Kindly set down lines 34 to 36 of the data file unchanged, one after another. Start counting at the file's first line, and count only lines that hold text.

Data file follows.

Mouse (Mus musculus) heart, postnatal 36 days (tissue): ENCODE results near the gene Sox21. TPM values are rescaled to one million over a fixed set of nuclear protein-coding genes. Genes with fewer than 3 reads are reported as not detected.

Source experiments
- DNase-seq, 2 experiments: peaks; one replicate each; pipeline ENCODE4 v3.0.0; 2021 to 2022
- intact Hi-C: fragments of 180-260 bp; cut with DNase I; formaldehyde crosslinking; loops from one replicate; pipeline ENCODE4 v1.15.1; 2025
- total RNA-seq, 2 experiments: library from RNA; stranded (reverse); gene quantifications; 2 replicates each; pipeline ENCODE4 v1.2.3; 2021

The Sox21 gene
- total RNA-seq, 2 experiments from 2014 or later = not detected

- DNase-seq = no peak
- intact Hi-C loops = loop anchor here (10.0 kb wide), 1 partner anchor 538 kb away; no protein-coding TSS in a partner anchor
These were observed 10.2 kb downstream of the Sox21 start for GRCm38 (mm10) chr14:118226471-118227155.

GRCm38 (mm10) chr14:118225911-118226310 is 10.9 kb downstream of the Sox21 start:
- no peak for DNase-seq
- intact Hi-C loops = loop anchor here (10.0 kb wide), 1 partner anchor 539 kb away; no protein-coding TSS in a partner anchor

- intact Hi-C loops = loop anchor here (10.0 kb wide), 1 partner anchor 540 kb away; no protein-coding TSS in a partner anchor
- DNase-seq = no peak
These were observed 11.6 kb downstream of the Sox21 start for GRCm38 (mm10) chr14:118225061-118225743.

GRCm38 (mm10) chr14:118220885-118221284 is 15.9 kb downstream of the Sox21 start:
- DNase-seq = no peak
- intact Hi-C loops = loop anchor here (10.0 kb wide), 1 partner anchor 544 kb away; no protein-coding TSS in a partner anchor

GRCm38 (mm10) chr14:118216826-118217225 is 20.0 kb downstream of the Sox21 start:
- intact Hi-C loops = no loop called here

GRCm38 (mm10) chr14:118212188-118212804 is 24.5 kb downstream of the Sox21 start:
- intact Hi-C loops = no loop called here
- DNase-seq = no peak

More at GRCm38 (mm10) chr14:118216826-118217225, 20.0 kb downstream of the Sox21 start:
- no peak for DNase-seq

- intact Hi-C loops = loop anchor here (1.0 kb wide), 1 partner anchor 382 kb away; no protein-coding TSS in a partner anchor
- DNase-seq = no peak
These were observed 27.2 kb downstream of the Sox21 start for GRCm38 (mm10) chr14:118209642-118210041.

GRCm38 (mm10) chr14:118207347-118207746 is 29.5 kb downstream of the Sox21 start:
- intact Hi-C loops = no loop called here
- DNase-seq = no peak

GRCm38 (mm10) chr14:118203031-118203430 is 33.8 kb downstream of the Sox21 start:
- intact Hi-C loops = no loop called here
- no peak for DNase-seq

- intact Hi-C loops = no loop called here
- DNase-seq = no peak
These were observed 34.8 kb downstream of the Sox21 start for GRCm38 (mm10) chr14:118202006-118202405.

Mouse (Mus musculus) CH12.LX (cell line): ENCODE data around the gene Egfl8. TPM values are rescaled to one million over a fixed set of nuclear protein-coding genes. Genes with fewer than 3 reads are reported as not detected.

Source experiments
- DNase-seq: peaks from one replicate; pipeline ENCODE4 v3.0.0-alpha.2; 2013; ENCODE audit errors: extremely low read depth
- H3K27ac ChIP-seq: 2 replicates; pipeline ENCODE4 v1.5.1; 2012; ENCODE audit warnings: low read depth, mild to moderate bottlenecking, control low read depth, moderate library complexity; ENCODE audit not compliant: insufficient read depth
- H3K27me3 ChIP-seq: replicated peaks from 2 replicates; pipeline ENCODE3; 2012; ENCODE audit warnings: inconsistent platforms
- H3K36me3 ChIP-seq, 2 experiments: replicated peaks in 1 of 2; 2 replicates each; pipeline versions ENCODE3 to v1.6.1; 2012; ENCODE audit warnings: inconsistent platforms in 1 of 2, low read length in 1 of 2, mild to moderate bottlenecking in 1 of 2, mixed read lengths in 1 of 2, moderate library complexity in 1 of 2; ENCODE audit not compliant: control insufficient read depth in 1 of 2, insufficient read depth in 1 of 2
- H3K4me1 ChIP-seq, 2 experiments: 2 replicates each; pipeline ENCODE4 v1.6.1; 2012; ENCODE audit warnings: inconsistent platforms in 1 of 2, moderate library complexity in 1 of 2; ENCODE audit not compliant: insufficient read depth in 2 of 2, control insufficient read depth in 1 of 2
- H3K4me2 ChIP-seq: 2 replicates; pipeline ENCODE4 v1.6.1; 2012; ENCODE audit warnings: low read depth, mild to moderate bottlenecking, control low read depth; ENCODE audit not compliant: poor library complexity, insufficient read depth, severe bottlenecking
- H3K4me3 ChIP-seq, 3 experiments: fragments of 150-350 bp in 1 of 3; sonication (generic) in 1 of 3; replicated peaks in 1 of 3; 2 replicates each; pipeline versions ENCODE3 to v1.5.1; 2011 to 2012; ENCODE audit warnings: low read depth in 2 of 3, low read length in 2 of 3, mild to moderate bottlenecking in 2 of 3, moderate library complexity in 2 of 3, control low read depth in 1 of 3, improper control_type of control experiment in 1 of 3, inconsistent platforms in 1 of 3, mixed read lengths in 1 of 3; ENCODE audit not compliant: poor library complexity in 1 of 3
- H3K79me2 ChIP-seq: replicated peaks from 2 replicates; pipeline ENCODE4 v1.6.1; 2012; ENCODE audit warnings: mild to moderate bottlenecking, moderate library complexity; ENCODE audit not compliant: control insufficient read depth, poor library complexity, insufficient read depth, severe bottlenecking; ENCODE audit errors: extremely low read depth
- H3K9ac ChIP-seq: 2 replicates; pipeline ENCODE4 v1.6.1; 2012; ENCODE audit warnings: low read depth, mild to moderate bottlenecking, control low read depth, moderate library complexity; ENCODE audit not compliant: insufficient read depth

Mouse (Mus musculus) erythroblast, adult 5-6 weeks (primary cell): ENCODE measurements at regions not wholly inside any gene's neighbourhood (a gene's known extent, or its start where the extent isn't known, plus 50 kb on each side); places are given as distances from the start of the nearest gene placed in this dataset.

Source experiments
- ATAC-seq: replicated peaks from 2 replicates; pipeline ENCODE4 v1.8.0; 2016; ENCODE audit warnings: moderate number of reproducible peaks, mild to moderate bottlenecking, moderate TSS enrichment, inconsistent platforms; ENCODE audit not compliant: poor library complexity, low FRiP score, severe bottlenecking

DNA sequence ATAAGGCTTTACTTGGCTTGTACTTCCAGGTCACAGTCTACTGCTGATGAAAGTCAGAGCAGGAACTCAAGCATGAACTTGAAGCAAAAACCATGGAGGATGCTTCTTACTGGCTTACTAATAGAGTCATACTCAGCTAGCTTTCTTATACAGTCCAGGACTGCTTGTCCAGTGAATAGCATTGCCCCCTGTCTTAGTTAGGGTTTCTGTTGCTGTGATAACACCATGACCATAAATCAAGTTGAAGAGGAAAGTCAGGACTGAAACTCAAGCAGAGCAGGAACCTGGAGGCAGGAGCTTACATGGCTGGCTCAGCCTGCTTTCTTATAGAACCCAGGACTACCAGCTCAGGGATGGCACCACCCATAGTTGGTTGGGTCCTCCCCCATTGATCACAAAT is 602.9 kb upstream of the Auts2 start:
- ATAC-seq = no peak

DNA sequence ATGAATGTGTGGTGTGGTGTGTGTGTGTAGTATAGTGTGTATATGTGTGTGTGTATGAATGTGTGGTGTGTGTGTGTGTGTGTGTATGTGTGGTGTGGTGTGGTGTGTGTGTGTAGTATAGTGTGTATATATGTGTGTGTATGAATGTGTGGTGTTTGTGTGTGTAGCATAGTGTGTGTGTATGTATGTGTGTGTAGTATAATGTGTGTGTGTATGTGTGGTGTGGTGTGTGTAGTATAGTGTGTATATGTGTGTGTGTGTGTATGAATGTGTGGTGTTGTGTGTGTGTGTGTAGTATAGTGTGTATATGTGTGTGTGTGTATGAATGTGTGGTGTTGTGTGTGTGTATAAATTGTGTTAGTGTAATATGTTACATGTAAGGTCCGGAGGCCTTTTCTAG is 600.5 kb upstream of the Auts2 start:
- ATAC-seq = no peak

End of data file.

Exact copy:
- intact Hi-C loops = no loop called here
- no peak for DNase-seq

- intact Hi-C loops = no loop called here